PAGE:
New Telegraph

North East: Time To End Terrorism Financing, Violent Extremism

Terrorism constitutes a global threat, and Nigeria, unfortunately, is one of the countries that face a high level of extremism. While attempts to combat terrorism and violent extremism in the North East of the country continue, policy attention has been shifted towards many sources of terrorism financing, which have continued to fuel terrorism and other violent conflicts in Nigeria.

Without doubt, terrorism finance is the backbone of terrorist groups as funds go into buying weapons, recruiting militants, and operating terrorist organisations. Just as the United Nations Office on Drugs and Crime (UNODC) puts it: “Terrorist groups need money to sustain themselves and carry out terrorist acts”.

Terrorist financing in this context, encompasses the means and methods used by terrorist organisations to finance their activities, leveraging funds from legitimate sources such as business profits and charitable organisations, or from illegal activities including trafficking in weapons, drugs or people, or kidnapping.

It is worthy of note that poor governance and corruption drive terrorism and violent extremism, which are among observed cases in the North-East. Also, religious dimension, which has to do with extremism, hard beliefs and ideologies held and taught by some religious leaders have led to indulgence in the affected area.

The consequences of terrorism have continued to aggravate extreme poverty rates among Nigerians, internally displacement, devastated livelihoods, just as opportunities for broader growth, development and prosperity are destroyed. The increasing concerns about the financing of terrorist activities within the country have triggered unfavourable indices from the 2023 Global Terrorism Index (GTI), which ranks Nigeria eighth among the top 10 countries with the greatest levels of terrorism in the world.

In March 2024, the decision of the Federal Government to name 15 entities including nine individuals and six Bureau De Change operators and firms that are said to be involved in terrorism financing has highlighted the pressing issue of terrorism and its financing in the country.

As poor awareness at community levels hamper collective monitoring and timely response to warning signals of potential terrorist activities and violent extremism, the security situation in Nigeria has become increasingly complex and uncertain, as various non-state armed groups have emerged and consolidated coercive power to terrorize the population in Nigeria, as evident in the North East and many other parts of

Thus there is clearly the need for all the stakeholders to synergise their efforts in combating this scourge if the security situation in the country is to improve

the country. Moreover, weak security and surveillance at national borders contribute to the issue of terrorism financing in Nigeria. This lack of control and monitoring allows terrorists, as well as small arms and light weapons, to infiltrate the country quickly.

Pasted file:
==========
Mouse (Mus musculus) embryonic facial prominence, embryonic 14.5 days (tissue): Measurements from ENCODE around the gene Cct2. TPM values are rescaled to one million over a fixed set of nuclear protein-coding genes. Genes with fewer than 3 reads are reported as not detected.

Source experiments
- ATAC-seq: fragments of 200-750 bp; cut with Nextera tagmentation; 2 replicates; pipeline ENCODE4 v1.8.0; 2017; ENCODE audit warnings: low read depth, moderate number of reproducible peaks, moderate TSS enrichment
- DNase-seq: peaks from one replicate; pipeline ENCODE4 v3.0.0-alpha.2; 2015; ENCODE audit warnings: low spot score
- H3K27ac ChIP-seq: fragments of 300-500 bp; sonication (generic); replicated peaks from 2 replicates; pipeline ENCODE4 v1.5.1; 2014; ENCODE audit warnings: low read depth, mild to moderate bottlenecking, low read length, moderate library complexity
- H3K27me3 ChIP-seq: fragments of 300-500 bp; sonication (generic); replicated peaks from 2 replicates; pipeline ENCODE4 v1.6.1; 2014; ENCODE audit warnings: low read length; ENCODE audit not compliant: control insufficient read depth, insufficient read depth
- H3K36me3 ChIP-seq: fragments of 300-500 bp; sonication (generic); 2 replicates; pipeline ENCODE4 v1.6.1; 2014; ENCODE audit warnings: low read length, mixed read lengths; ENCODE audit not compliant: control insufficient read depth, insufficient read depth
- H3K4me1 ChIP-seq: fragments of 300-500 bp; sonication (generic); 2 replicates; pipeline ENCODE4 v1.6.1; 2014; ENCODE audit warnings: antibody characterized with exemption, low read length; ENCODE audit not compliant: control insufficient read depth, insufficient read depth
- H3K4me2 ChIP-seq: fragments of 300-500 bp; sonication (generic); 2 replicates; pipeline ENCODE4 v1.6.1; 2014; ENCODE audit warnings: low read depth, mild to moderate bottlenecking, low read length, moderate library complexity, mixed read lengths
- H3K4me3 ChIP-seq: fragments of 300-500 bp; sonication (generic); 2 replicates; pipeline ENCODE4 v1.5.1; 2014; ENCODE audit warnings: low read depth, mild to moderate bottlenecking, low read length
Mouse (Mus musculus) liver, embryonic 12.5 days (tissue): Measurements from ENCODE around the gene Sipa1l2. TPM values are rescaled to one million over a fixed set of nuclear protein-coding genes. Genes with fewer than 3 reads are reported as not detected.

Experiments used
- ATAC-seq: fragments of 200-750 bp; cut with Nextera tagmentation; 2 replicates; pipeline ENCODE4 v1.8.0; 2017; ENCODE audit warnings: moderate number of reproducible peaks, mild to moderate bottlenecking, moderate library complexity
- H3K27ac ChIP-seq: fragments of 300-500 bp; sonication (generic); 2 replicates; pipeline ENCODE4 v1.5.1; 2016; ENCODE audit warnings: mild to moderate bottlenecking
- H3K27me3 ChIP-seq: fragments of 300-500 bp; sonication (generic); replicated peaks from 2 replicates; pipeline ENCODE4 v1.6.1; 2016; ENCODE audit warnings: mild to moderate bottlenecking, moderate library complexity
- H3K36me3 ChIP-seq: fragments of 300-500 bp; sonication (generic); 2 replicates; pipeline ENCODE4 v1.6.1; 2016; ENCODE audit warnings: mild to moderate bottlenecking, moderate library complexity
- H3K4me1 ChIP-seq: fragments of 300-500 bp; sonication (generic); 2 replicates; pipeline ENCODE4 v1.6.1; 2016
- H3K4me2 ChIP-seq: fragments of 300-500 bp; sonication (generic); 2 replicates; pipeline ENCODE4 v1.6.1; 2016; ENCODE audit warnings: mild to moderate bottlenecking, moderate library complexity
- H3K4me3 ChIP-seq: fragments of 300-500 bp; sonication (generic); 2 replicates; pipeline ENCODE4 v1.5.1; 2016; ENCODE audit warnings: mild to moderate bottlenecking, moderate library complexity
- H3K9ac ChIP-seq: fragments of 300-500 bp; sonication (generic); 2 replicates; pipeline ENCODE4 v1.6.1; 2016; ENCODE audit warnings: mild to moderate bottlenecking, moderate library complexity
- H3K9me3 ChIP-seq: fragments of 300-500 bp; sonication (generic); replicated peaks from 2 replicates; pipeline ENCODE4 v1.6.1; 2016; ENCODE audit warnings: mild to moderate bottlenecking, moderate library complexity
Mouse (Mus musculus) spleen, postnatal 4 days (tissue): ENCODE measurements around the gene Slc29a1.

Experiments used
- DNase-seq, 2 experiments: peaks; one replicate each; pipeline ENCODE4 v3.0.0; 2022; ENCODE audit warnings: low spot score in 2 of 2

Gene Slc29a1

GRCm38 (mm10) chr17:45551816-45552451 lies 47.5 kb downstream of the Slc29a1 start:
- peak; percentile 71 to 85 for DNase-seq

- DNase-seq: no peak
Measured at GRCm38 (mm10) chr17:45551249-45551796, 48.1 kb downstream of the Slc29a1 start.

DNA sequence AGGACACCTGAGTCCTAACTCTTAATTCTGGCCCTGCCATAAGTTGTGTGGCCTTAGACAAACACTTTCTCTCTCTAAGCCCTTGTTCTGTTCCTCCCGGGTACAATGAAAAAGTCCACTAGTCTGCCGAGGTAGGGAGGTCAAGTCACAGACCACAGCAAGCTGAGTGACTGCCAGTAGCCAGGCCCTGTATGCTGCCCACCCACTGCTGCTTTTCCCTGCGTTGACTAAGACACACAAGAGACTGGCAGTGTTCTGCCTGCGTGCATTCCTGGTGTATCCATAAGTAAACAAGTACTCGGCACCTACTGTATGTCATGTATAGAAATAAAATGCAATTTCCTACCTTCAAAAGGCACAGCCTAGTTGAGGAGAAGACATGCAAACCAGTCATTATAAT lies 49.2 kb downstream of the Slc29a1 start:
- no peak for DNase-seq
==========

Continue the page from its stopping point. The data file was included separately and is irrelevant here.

This stresses the imperative of strengthening security measures at borders by the authorities to prevent the inflow of funds and resources for terrorist activities. It has been observed in recent engagements by the Civil Society Legislative Advocacy Centre financed by GIABAECOWAS that poor collaboration on the part of law enforcement and regulatory agencies has contributed to the problem of terrorist financing in Nigeria.

Effective information sharing is crucial in combating terrorism financing, yet there seems to be a lack of coordination among various agencies and institutions in this critical area. More importantly, the capacity gaps within law enforcement and regulatory agencies also hamper efforts to address the challenge of terrorism financing effectively. These institutions must be adequately equipped and trained to detect and disrupt the financial networks of terrorist organisations.

The financial sector has also been exploited for terrorism financing. The use of the financial sector indicates the increasing capabilities of some terrorist groups. These include the Bureau de Change operators, Point of Sale (POS) devices, wire transfers, and Designated Non Financial Businesses and Professions, among other enabling platforms expanding the scope and depth of terrorism financing.

It is worrisome that illegal money exchangers including Bureau de Change have been featured in several terrorism financing investigations. The 2022 National Inherent Risk Assessment of Terrorism Financing report reveals that between 2019 and 2022, about 19 companies were linked to illegal money exchangers who have used their companies to commingle funds considered to be linked to terrorism financing.

Furthermore, while the banking sector in particular has in recent times been subjected to strict regulations that intend to increase transparency and identify suspicious transactions; however, studies illustrate that the banking sector continues to offer opportunities for terrorist financing; as current measures employed by banks have proven ineffective due to the knowledge gap that surrounds concrete methods terrorist financiers employ.

Thus there is clearly the need for all the stakeholders to synergise their efforts in combating this scourge if the security situation in the country is to improve.

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